Jeffery Mingo | Homewood, IL USA | 05/03/2006
(3 out of 5 stars)
"Crazy Horse never took a photograph or signed any documents. Thus, this Biography learns from him in a unique way: it replays recorded interviews in the 1930s about him from tribal members that knew him. The documentary shows photos of other Sioux nationals at the time. This work includes footage of cowboys riding and Indians riding, however, they never say from where this footage originated. It did not seem like the cheesy reinactments of many modern documentaries.
The interviewees here were male and female, Native American and white. However, unlike many works in the Biography series, they were mostly academics with few laypersons as interviewees.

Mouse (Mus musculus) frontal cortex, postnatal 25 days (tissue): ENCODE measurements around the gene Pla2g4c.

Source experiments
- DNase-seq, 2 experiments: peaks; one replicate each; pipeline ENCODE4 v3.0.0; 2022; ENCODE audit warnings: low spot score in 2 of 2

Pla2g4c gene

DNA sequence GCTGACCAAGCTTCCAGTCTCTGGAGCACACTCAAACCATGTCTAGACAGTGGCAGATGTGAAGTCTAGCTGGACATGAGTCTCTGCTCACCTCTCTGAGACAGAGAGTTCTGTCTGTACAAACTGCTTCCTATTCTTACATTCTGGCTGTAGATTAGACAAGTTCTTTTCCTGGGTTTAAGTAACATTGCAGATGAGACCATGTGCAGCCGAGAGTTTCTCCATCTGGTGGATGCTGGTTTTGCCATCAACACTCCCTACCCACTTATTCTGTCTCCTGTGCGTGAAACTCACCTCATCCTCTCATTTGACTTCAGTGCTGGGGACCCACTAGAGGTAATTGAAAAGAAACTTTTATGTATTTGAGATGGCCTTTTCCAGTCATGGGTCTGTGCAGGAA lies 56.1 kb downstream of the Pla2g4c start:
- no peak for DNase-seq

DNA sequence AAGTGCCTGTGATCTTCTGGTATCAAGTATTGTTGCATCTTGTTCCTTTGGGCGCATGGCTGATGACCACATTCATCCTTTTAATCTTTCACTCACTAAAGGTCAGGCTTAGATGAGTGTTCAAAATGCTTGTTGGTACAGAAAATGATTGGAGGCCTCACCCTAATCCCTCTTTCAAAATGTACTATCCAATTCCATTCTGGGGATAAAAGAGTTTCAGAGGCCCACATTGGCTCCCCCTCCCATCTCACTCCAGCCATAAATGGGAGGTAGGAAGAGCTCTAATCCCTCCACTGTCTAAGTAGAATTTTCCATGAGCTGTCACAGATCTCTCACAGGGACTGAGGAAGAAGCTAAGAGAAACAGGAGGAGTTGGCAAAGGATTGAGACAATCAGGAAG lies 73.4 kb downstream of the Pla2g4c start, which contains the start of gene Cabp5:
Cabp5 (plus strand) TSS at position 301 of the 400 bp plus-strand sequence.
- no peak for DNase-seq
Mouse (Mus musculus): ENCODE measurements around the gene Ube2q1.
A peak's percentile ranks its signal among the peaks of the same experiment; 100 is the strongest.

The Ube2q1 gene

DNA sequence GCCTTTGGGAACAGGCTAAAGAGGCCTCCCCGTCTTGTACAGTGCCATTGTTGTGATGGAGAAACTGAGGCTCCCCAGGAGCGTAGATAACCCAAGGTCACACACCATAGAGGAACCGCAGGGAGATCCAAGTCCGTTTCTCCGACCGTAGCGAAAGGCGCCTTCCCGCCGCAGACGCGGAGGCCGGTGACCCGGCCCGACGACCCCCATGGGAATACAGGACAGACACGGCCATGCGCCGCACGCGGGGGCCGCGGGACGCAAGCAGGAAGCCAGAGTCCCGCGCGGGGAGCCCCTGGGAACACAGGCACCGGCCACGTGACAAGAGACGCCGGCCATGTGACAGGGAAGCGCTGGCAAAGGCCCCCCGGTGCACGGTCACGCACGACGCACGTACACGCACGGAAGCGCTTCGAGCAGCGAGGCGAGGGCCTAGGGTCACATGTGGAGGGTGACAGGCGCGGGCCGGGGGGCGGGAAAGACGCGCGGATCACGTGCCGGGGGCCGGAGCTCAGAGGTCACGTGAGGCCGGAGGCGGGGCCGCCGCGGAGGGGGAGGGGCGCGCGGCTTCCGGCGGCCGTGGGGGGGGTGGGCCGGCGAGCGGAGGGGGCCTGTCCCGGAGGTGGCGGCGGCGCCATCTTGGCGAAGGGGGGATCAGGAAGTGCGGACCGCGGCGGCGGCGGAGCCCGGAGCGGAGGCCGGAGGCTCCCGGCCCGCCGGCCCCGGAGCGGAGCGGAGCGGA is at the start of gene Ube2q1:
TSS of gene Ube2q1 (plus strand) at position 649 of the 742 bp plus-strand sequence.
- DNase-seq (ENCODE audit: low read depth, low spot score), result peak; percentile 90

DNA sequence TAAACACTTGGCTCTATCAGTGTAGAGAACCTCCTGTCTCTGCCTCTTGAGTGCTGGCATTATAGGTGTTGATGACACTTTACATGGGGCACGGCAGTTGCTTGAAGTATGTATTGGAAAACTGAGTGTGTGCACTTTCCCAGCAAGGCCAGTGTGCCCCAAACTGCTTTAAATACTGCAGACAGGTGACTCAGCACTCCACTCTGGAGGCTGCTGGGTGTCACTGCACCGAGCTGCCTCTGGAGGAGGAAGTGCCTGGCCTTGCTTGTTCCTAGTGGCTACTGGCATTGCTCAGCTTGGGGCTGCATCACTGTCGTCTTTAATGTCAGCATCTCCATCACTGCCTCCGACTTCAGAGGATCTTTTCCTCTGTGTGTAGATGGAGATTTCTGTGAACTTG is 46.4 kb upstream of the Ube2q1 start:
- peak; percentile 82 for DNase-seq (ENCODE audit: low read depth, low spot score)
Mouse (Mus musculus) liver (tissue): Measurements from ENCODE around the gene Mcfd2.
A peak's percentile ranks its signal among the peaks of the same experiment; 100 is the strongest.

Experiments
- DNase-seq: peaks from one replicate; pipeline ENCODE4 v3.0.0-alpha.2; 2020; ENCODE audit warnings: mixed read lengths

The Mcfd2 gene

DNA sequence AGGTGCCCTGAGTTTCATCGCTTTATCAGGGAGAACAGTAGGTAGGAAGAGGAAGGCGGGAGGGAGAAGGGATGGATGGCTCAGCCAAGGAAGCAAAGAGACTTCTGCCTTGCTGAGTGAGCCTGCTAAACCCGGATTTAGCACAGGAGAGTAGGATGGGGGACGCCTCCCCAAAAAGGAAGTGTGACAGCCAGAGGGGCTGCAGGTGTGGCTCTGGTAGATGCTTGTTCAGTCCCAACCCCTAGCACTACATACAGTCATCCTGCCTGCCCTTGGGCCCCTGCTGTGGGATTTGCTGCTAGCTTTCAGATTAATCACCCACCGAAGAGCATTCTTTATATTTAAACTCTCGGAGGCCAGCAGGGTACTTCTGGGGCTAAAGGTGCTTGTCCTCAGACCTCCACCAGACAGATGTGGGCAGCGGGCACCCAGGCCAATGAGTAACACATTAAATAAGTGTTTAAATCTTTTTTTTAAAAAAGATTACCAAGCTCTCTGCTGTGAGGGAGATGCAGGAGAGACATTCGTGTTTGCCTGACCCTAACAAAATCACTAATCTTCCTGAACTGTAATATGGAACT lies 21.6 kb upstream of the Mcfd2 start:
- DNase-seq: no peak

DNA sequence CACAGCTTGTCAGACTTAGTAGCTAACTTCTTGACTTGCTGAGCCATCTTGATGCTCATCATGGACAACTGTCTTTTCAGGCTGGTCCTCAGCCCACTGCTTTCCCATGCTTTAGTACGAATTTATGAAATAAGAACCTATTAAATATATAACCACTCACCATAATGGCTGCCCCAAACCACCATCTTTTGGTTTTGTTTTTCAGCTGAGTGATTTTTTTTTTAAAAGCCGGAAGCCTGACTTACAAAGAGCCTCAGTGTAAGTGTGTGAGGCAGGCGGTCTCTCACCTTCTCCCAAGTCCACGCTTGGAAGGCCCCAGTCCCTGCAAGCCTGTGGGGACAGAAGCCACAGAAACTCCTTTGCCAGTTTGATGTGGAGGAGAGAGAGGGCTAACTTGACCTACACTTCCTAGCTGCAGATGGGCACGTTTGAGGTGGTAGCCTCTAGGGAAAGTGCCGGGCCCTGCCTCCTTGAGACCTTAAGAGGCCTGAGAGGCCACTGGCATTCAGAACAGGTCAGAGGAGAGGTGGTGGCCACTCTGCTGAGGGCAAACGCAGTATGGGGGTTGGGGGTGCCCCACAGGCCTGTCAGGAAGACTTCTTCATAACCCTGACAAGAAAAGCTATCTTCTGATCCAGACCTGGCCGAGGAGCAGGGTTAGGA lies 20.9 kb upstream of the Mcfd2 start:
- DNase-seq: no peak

While Europeans may have forced others to come to them or seduced them in, this documentary, and others show that some non-Europeans resisted the temptation. Crazy Horse belongs in the same category as Brazil's Quilombo, Haiti's L'Ouverture, Nat Turner in the American South, or Japan's Ieyasu and the Tokugawa samurai.
I had no idea that Crazy Horse and Sitting Bull had the same tribal affiliation and lived during the same time. This is like the dualism of Malcolm X and Dr. King or Da Vinci and Michaelangelo. I wish the work would have said more about the relationship between the two leaders."